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Everything in the past - Vasily Maximovich Maximov. 72 x 93.5 cm
From the paintings of the painter Vasily Maksimovich Maksimov, you can get an idea of the life and life of the Russian village of the 19th century. The heroes of all his works are simple peasants with their own traditions and customs.
But the picture "Everything in the Past" is somewhat out of the general gallery of the peasant genre. It was written in 1889, but the first thoughts about its creation appeared in 1885, when Maximov inherited from his mother-in-law the estate in the village of Lyubsha, Novoladozh district.
By 1888, sketches and sketches began to form in the future picture. For the old lady, a relative posed for him, the wife of Alexei's brother, Varvara. On the canvas are two women who have lived the bulk of their lives and now, on their advanced years, quietly and peacefully rest, basking in the rays of the spring sun.
The fact that it is a spring day, says a bright, flowering, lush bush of lilacs near the wall of a simple log cabin. In the distance, a garden with dry trees and once a luxurious manor house, now old with boarded up windows. He also outlived his, as well as his former mistress.
Now she sits in an armchair, covered with pillows and either dozes, or recalls the past. The woman is dressed, as befits a lady, in a silk dress, in a velvet cape trimmed with fur. On the head is a powdered wig with a bow. Perhaps this was worn during the years of her youth. In a limp hand dropped lorgnet. Near the chair there is a cane and a faithful dog. The whole view of the landowner speaks of traces of the former nobility, power, wealth.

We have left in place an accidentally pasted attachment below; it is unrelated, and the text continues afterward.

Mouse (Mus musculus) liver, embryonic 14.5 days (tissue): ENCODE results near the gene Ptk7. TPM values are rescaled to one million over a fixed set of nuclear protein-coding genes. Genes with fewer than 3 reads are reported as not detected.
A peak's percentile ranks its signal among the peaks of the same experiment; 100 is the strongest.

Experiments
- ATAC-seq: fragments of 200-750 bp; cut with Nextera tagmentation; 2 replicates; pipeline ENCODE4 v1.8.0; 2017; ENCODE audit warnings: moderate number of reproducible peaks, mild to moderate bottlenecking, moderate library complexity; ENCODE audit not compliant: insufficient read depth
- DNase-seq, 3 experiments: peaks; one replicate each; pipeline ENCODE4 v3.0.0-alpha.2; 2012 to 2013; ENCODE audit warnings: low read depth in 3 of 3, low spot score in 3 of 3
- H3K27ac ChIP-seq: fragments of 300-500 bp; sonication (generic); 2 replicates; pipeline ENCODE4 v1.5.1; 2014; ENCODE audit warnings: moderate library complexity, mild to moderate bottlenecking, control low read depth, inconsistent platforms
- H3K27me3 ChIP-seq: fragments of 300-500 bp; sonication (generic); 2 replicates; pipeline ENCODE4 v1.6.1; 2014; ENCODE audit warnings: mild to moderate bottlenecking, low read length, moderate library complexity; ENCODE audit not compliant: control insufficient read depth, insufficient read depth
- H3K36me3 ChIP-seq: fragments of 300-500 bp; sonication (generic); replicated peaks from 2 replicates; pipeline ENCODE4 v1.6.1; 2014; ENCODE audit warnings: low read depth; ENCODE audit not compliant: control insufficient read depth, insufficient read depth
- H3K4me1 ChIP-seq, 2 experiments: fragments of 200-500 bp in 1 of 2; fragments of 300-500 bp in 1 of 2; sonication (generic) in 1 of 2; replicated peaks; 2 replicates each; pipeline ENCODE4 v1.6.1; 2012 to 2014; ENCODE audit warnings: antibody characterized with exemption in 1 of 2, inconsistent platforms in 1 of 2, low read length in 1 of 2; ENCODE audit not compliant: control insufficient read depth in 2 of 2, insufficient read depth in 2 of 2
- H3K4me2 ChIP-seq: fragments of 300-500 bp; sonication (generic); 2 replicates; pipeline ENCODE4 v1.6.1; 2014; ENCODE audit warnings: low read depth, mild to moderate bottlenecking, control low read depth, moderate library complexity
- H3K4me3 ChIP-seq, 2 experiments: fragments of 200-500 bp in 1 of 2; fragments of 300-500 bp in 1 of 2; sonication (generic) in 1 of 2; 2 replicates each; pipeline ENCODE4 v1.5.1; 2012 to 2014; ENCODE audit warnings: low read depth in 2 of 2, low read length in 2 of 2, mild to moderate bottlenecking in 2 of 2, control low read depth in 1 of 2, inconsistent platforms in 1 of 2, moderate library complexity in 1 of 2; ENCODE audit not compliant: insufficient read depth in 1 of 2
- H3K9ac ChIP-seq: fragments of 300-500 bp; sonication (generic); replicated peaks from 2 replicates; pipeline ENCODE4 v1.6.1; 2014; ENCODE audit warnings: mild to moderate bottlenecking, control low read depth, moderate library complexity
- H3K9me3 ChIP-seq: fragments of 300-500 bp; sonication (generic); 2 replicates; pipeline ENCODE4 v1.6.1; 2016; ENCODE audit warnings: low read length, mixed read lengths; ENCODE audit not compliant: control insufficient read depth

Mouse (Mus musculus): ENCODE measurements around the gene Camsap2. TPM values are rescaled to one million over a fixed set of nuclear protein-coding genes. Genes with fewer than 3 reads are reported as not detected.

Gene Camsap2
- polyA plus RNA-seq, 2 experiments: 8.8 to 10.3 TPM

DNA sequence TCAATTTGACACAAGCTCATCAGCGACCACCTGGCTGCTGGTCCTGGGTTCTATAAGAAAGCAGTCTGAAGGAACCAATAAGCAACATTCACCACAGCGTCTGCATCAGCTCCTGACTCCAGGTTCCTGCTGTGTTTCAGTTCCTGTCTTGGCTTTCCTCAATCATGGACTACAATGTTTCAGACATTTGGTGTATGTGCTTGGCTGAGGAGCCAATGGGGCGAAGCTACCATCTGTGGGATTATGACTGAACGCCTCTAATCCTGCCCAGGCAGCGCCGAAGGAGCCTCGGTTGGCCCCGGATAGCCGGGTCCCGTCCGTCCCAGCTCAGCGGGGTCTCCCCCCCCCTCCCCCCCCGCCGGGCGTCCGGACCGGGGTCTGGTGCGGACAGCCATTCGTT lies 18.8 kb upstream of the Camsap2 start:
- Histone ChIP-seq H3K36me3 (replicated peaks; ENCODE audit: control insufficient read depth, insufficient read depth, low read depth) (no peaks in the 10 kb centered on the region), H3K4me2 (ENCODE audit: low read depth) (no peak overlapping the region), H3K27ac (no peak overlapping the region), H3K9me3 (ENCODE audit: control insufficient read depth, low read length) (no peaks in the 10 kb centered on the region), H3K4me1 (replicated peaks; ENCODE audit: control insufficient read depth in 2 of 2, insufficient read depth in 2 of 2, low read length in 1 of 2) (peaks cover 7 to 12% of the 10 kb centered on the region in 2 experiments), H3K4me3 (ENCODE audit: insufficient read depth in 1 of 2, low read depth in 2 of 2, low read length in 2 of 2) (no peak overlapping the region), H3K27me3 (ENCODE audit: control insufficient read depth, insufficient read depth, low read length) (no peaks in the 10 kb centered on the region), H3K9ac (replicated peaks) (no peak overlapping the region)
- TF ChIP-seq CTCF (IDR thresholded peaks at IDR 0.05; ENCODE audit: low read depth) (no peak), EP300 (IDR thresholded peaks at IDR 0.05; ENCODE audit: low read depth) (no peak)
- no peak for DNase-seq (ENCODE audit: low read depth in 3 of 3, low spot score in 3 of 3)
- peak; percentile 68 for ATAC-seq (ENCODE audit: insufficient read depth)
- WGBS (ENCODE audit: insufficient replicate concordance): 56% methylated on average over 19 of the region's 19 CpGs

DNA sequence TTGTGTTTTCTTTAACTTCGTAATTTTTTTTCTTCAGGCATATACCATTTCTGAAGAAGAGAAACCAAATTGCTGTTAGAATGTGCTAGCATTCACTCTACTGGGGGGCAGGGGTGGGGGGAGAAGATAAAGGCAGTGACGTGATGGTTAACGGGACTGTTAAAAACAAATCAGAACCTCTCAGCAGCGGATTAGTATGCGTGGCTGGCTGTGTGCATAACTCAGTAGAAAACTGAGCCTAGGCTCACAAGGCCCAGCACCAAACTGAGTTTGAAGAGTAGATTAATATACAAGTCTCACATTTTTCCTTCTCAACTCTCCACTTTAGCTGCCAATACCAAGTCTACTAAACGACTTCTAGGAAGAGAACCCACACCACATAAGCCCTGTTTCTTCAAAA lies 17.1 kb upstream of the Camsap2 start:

The second character is an ordinary peasant woman, possibly a former servant, shorting her life with a lady. Of course, she also has plain clothes - a chintz skirt, a checkered apron, a simple blouse, a dark scarf on her head, and knitting in her hands.
They just drank tea. On the table, covered with a beautiful tablecloth, for the lady was served an elegant cup with gilding, something from the food in a plate, covered with a white napkin, a sugar bowl. Near the steps there is a large brilliant samovar and a large mug for a partner. Each is occupied with their own thoughts, although the artist portrayed them together, but they do not have common topics for conversation.
The hostess has something to remember and she, leaning back in her chair, indulged in dreams. But the maidservant, as usual, had an essential thought — to cook, ventilate the blankets and clothes, look after the lady, put pillows under her legs, clean the samovar, tie warm socks for the winter.
Perhaps she was a former serf, once owned by this landowner. But after the abolition of serfdom, she did not go anywhere, and remained with her in the handmaidens. Most likely, she has to maintain life and order in this house in which they exist together, due to the circumstances.
The reform to abolish serfdom affected the way of life of all layers of Russia, including the nobility. They began to lose their social and economic positions, go bankrupt, sell land and estates, go to the city or abroad.
It was such a sad period of decline and desolation of one of the many noble estates that the artist depicted for us, as if continuing the theme of "noble nests."
Despite the warm spring day, the whole picture blows in the fall, nostalgia for the years gone by forever. And all these attributes in the form of china and expensive clothes are the remnants of the former luxury of a once chic estate.
For the painter Maximov, perhaps this is the most striking work in the emotional sense. It is felt to the smallest detail, a certain stage in the life of not only a specific character, but also of a whole temporal era of the middle and end of the 19th century is very realistically conveyed.
An interesting fact from the artist’s work - it is known that Maximov made 42 reproductions from the painting “Everything in the Past”.